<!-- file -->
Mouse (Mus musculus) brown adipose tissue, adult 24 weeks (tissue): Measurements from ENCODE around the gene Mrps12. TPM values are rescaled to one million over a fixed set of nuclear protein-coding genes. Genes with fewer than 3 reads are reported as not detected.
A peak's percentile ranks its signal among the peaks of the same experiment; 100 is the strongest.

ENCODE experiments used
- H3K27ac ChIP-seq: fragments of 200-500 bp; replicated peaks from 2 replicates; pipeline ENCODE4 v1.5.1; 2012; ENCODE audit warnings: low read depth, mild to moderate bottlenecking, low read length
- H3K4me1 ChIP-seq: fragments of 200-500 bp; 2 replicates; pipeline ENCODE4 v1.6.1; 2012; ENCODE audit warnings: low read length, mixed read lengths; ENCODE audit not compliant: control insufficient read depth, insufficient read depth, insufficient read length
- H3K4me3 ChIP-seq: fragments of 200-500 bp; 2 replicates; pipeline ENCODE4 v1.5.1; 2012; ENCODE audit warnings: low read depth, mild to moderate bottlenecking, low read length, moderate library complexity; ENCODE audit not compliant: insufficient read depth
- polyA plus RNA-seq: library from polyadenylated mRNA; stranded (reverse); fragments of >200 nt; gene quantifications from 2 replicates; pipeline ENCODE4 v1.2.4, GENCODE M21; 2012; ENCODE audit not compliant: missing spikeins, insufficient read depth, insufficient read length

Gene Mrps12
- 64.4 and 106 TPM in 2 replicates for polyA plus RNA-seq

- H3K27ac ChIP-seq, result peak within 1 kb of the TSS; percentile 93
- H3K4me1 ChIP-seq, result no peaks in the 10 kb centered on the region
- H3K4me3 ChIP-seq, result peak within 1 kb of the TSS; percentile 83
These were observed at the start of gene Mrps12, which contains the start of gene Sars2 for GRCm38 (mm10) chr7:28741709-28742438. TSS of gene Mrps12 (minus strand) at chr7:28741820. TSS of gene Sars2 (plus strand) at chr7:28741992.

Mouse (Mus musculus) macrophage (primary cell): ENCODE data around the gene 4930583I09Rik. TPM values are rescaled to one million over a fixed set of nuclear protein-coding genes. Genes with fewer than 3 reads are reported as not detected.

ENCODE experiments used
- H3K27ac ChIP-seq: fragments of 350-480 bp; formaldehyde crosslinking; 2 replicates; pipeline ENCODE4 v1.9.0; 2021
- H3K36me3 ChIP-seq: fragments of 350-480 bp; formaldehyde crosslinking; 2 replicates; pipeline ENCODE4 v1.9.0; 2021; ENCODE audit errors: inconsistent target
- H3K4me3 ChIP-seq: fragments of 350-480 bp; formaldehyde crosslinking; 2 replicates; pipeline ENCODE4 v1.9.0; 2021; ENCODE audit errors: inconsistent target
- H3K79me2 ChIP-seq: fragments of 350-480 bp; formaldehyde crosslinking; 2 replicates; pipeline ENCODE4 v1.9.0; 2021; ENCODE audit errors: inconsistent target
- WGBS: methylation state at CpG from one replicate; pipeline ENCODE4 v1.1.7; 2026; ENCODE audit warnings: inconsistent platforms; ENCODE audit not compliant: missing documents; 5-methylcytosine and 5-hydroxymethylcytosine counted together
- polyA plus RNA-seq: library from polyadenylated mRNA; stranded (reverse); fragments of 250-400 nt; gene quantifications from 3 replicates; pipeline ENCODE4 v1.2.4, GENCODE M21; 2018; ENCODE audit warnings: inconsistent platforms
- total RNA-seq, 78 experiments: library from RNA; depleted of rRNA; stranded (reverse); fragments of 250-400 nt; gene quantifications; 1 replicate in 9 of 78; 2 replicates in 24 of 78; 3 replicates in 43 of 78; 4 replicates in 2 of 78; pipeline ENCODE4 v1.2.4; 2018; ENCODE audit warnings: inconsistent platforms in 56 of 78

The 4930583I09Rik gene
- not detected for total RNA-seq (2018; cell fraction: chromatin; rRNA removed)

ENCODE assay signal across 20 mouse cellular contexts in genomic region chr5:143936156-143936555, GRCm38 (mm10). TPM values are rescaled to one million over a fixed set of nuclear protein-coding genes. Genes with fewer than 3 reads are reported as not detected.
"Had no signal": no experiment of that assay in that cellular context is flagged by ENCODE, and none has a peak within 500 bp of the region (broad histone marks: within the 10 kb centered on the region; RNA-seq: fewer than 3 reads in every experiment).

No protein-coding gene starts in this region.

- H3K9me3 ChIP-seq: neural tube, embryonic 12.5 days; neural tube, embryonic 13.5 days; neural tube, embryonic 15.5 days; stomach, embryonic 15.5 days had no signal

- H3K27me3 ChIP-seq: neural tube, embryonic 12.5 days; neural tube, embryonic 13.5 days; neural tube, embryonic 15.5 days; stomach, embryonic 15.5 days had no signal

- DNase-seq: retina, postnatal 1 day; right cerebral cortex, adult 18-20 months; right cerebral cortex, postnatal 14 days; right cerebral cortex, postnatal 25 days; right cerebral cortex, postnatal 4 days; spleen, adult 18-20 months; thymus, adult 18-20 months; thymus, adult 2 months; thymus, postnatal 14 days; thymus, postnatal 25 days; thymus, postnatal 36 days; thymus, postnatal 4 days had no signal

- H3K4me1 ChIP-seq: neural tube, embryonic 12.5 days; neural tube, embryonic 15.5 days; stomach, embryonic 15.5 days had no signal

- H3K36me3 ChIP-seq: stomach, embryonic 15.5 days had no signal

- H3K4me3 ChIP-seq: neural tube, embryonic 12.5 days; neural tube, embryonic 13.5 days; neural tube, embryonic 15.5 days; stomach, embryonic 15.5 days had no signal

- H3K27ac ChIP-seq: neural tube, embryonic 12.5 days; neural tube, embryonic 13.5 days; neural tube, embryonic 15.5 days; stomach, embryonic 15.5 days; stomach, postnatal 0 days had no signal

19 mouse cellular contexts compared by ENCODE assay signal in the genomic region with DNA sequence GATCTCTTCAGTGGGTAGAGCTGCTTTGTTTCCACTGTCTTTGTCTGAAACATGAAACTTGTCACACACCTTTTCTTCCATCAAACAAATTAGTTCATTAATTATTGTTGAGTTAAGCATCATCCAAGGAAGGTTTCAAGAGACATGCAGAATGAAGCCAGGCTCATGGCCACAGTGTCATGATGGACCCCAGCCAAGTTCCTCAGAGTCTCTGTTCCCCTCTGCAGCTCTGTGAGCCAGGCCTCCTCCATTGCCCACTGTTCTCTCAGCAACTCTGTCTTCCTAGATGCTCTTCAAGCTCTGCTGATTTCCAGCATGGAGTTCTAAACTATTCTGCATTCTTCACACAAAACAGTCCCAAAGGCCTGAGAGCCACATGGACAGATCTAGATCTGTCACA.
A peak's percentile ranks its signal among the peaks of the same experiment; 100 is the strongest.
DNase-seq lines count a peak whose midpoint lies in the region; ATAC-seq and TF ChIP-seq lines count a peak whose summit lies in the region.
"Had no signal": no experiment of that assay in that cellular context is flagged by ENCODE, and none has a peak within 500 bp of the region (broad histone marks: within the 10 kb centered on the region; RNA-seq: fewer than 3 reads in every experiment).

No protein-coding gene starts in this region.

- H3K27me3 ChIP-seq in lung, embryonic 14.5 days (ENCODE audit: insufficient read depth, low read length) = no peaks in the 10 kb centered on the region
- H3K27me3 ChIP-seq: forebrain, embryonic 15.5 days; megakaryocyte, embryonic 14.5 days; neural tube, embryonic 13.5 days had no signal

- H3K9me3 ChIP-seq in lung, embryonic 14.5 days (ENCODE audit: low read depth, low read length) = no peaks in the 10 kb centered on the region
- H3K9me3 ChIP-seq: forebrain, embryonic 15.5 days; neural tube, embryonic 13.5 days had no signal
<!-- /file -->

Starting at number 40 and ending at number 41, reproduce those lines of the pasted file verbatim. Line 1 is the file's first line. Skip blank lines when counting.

- H3K27me3 ChIP-seq in lung, embryonic 14.5 days (ENCODE audit: insufficient read depth, low read length) = no peaks in the 10 kb centered on the region
- H3K27me3 ChIP-seq: forebrain, embryonic 15.5 days; megakaryocyte, embryonic 14.5 days; neural tube, embryonic 13.5 days had no signal